ExxonMobil, citing an "unprecedented environment," said last night that it plans to "significantly" cut spending in light of the coronavirus and the collapse in oil prices.
Why it matters: The oil giant's announcement is the latest sign of how deeply the upended market is affecting the sector.
"It was a stunning reversal for the largest U.S. oil producer, which two weeks ago pledged to 'lean in' to the market drop and maintain outlays in a belief oil demand would rise in the long run."— Via Reuters' Gary McWilliams
What's new: Goldman Sachs analysts now estimate that global oil consumption has fallen by 8 million barrels a day, and they see Brent crude falling to $20 a barrel next quarter, per Bloomberg.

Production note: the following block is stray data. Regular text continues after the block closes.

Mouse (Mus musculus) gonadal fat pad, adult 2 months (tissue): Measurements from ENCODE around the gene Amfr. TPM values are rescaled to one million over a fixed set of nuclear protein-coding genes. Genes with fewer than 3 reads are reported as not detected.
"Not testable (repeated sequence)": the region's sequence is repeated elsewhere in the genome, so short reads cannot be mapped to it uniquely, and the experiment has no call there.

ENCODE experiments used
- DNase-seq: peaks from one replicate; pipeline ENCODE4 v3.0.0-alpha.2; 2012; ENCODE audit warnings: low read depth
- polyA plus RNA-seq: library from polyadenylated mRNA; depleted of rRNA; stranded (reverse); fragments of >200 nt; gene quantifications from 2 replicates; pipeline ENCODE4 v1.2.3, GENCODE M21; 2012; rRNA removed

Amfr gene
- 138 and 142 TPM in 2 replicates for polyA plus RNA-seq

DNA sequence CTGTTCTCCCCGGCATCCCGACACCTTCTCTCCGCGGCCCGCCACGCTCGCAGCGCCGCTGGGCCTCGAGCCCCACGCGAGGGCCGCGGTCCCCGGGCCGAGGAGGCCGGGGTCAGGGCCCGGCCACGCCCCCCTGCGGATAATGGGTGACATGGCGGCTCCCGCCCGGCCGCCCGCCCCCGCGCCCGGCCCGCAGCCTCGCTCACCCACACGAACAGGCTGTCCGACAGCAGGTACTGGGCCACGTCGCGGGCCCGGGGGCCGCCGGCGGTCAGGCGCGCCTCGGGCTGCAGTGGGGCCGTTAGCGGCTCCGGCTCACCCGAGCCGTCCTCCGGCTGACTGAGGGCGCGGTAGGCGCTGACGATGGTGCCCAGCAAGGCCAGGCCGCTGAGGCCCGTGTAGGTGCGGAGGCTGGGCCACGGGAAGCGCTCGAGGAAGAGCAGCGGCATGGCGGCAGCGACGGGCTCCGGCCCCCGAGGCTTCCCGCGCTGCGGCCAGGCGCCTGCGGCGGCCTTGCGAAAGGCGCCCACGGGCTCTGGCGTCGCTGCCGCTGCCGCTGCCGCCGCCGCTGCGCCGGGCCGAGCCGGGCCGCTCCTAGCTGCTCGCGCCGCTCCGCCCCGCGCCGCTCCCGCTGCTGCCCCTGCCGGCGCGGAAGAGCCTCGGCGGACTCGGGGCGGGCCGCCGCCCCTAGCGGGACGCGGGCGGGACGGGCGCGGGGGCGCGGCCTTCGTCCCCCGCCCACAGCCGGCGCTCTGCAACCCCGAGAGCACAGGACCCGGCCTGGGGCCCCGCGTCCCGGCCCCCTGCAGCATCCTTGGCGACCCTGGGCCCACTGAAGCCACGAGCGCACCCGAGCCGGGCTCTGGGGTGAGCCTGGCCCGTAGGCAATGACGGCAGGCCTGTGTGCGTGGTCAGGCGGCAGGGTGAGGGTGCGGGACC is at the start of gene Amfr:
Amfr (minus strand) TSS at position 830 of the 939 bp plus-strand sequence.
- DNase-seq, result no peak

Catch up fast: The oil market has been upended by two huge forces: the deep cuts in travel and the economic fallout from COVID-19 that's cratering oil demand, and the collapse of OPEC-Russia production-limiting deal.
Where it stands: Exxon is among many oil companies large and small announcing major cutbacks.
- Just yesterday the large U.S. independent producer Pioneer Natural Resources said it's reducing its planned 2020 capital spending by 45%.
- And a top BP official yesterday said the company could lower its spending by 20%.
What they're saying: In a joint statement, OPEC and the International Energy Agency said they reviewed the effects of the pandemic and price collapse on "vulnerable developing countries."
What they found: "[I]f current market conditions continue, their income from oil and gas will fall by 50% to 85% in 2020, reaching the lowest levels in more than two decades, according to recent IEA analysis." (Emphasis added)
- "This is likely to have major social and economic consequences, notably for public sector spending in vital areas such as health care and education."